Political Communication

Since 1993 the Annenberg Public Policy Center has studied Americans’ political knowledge, discourse, media use and opinions about candidates and issues. Among our projects has been the National Annenberg Election Survey (NAES). FactCheck.org researches the veracity of claims made by political candidates. The Annenberg Classroom and the Leonore Annenberg Institute for Civics offer an array of resources for educators and youth. Student Voices is a nationwide civic engagement initiative that encourages young people to become politically involved. The Institutions of American Democracy project examines the challenges facing the three branches of government, the press and the public schools and disseminates its findings to scholars and the public.

Learning From the 2016 U.S. General Election Presidential Debates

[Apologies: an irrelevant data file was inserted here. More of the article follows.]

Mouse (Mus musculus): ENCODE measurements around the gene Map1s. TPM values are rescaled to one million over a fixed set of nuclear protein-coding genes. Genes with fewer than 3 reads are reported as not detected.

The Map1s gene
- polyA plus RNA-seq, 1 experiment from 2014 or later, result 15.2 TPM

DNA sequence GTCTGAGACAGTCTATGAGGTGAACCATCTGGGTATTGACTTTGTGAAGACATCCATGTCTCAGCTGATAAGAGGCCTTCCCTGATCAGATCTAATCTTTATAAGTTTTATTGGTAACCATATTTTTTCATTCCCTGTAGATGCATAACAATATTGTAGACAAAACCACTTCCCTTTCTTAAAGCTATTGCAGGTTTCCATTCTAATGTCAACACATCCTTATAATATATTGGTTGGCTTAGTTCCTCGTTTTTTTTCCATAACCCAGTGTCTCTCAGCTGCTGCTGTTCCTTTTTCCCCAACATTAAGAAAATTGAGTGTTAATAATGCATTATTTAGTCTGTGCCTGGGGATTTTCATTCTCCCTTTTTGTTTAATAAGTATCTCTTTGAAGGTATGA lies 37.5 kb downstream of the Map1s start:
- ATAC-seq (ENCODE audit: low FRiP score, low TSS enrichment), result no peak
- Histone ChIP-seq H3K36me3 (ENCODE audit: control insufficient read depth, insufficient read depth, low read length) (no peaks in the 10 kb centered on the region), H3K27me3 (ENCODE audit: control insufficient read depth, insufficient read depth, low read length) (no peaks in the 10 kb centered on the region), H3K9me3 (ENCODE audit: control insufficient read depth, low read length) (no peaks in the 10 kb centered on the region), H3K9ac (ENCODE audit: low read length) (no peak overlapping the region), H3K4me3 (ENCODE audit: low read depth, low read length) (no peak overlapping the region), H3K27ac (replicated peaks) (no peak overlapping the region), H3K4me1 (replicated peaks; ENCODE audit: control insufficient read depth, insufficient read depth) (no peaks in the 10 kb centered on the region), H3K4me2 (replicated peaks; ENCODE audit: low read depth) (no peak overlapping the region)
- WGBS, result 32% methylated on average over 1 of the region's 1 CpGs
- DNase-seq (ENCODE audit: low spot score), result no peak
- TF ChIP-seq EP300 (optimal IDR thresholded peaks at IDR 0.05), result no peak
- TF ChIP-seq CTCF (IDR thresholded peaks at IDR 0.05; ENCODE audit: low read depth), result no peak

This article draws on panel survey data gathered from viewers of the first and third 2016 general election presidential debates to document across time changes in knowledge of issue positions, beliefs about candidate qualifications and character, and perceptions that, if elected, a candidate would or would not pose a threat to the well-being of the nation. The authors find that viewers of postdebate coverage of the 2016 general election debates exhibited increased knowledge, but viewing the debates or the postdebate coverage had little effect on assessment of either candidate qualifications or perceptions of whether candidates would threaten the nation’s well-being, if elected.